How Elmore James inspired a Jimi Hendrix classic

Known as the king of the slide guitar, Elmore James was one of the most influential guitarists in musical history. Born in 1918, the musician started making music at the age of 12 using a one-stringed instrument called a bow diddley. Inspired by Robert Johnson and Tampa Red, James pursued music until he joined the United States Navy during World War II.

Back home, a job in his brother’s electrical shop led him to design his own strong guitar sound by modifying his instrument with parts from the shop. In the early 1950s he began working with Sonny Boy Williamson II and Willie Love before acting as session leader on his track “Dust My Broom”, which became an unexpected hit.

The innovative musician released popular songs such as “Shake Your Moneymaker”, “My Bleeding Heart” and “Look on Yonder Wall”. James has influenced rock and roll greats from Chuck Berry to BB King to Frank Zappa. It’s hard to imagine what modern music would sound like if James had never picked up a guitar.

Jimi Hendrix is ​​a musician on whom James had an indelible impact. Described as “arguably the greatest instrumentalist in the history of rock music” by the Rock and Roll Hall of Fame, Hendrix owes much of his success to James. The guitarist paid homage to James by calling himself Jimmy James early in his career while trying to emulate his sound.

In 1965, Hendrix recorded his first of many covers of the James track “Bleeding Heart”, originally released in 1961. His first attempt at a cover of the song was in collaboration with Curtis Knight and the Squires, with Hendrix on vocals and guitar. . In 1968 a live version was recorded in New York and later found on bootleg albums, including one titled bleeding heart.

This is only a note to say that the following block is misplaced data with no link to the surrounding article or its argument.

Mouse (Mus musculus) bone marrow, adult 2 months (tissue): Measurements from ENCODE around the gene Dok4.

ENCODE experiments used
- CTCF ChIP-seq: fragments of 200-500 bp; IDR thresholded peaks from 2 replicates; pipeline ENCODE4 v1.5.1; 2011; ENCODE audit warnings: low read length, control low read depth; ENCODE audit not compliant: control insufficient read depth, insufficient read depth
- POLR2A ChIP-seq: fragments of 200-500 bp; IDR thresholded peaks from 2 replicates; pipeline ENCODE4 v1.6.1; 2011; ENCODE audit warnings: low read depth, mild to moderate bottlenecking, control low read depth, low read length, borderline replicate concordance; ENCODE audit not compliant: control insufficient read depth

Another live version was recorded at the Royal Albert Hall for a potential documentary which never materialized, although the recording can be found on the album Live. Several versions of the cover were recorded in the studio, showing Hendrix’s progression away from James’ signature blues sound, instead making the song much more upbeat.

But these weren’t the only instances where Hendrix paid tribute to James, who died of a heart attack in 1963. In 1966, Hendrix recorded a song called “Red House”, which became a staple of his live sets. It was one of the first songs he recorded with his band, the Experience, and followed a 12-bar blues structure. The track was first released in the UK on the album are you experiencedand a similar take was released in the United States two years later on the Shattering Blows album-compilation.

Hendrix claimed the song was inspired by the blues he played early in his career as a sideman. The song has drawn comparisons to Albert King’s “California Night,” which the guitarist performed with Curtis Knight and the Squires. However, another source of inspiration for Hendrix was James’ song “The Sky Is Crying”, a blues standard he recorded in 1959.

In ‘Red House’, Hendrix sings, “I got a bad feeling/My baby don’t live here no more.” It’s clear the musician pulled this line from “The Sky Is Crying,” where James sings, “I have a bad feeling my baby doesn’t love me anymore.” It looks like Hendrix decided to pay homage to his musical hero with a little lyrical nod, demonstrating just how strong James’ impact was on young Hendrix.

Listen to Hendrix’s song below:

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